AP.jpgAP Government and Politics Summer Web Assignment


Welcome! The purpose of any AP class is to give you content at an accelerated or “college level” pace. Whether you are taking this course for “kicks” (upperclassmen) or for original credit (Sophomores), this summer reading assignment will help you get introduced to the subject matter, refresh what you already know in American history, and provide a window into the level of work that will be involved next school year in the course.

This is a REQUIRED assignment that will represent 40 points toward your grade for the first marking period in Mr. Freccia’s class. Read them now so you don't have to cram it all in over Memorial Day weekend! (The due date for the entire assignment will be announced in August).

The assignment, will be due the first day of classes and must be typed, and in complete sentences. Each week on Friday, Mr. Freccia will post a current event article from a major newspaper (like the New York Times or the Wall Street Journal) or magazine (Time or Newsweek) along with a question to answer.

Your answer should be a paragraph in length (5 to 6 sentences) and use information from the article in answering it. Check back on this page throughout the summer for new articles. I look forward to discussing it with you this fall...see you then!


The Articles and Questions:

  1. June 22nd: My Life as an Undocumented Immigrant (New York Times Magazine, 6/26/2011)
    • One of the big "hot button" issues we will talk about this year is immigration given it's political, economic, and social significance. For a country born (and maintained) via immigration, the government has walked a fine line throughout our history in limiting who could enter. Since the 1920s, the United States has limited the amount of immigrants allowed to enter legally which creates the illegal immigration problem (and the side problem) that this article details. Check out this graphic for an idea about how hard it is to immigrate legally AND become a citizen.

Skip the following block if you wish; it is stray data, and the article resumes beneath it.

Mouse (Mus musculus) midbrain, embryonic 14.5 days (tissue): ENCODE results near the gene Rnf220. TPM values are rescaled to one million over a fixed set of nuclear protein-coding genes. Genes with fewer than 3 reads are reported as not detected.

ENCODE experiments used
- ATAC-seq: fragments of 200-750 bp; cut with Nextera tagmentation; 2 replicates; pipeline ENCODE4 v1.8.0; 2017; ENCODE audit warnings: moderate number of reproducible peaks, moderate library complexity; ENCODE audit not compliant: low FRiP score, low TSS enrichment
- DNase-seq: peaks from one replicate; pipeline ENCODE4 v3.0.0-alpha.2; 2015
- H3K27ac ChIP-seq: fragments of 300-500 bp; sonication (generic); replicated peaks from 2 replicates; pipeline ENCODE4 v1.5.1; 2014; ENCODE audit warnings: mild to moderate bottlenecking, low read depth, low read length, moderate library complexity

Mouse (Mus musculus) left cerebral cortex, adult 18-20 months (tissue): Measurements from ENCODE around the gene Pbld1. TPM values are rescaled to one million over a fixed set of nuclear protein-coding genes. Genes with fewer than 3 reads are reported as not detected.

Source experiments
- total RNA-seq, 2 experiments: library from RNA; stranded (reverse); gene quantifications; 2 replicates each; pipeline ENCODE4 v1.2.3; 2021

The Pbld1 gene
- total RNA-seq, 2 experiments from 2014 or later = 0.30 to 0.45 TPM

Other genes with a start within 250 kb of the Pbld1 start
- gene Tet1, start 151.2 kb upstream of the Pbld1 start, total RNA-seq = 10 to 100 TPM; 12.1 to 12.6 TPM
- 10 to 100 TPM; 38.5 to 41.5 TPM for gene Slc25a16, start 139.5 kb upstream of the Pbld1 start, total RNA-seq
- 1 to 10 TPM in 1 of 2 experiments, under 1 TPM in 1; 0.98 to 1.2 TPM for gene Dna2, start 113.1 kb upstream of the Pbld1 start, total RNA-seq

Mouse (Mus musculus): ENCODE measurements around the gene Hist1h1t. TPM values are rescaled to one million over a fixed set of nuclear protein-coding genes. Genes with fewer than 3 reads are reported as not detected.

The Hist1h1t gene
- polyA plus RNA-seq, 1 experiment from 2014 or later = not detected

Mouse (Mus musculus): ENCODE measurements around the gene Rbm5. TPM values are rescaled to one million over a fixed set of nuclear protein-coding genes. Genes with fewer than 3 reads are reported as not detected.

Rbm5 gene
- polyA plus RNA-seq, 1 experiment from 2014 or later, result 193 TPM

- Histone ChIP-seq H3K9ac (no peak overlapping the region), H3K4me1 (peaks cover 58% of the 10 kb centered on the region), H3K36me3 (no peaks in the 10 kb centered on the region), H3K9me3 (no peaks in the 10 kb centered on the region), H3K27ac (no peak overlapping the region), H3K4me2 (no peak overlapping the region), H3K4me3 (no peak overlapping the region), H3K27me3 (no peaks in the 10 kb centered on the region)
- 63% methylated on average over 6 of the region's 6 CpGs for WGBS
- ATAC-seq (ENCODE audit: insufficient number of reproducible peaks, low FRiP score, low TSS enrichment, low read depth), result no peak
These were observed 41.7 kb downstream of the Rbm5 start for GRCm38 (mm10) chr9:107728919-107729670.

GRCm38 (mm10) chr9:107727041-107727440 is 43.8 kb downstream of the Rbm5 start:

• In the following article by Jose Antonio Vargas from last year, he talks about the secondary problem created by the immigration system - what to do about kids of illegal immigrants who grew up in the United States?
    • Last week, the Obama administration announced (by executive order) that the U.S. Department of Homeland Security would no longer deport young undocumented residents who qualify for the DREAM act (a law that has been stuck in Congress since 2001). Those eligible will receive work permits.
    • After reading this article, choose one of the following two sides to defend using 5-6 sentences to do so:
      • Illegal immigration is against the law, but the children of parents who knowingly broke the law should be able to earn citizenship.
      • Illegal immigration is against the law and as a society built on rules if we start creating loopholes it could lead to an intensification of people breaking the law.
  2. June 29th: Reactions to the Supreme Court ruling on the Affordable Health Care Act (aka "Obamacare")
    • On June 28th, the Supreme Court ruled 5 to 4 that the Affordable Health Care Act was constitutional. It was the end of a long political fight that has spanned the entire Obama presidency and has ramifications on whether the President will be re-elected this November.
    • Although there is definitely a political side to this story - the 2012 Presidential Election, for example - the case itself is important when it comes to concepts on the AP Exam next spring, like Federalism and Judicial Review. Federalism deals with how the States and the Federal Government interact - in this case, whether the Federal Government has the right to force the states to expand existing medical programs to cover those who are uninsured. Judicial Review deals with the Supreme Court's ability to decide on whether laws passed by the Federal Government are constitutional (giving the Federal Government the right to limit or expand its rights of citizens and/or the states) - in this case, whether the Federal Government has the right to force someone to buy something against their will for the collective good of the society.
    • There are two things I want you to write about this week (and one search):
      • Read over this front page story from USA Today and answer the two main questions discussed in the previous bullet on Federalism and Judicial Review that pertained to this case (the underlined parts). Besides saying yes or no to those questions, what are your feelings on both topics?
      • Why did Justice John Roberts seemingly vote against expectations? Time Magazine writer Adam Cohen makes his argument here but I want you to explain why you think Roberts made his choice.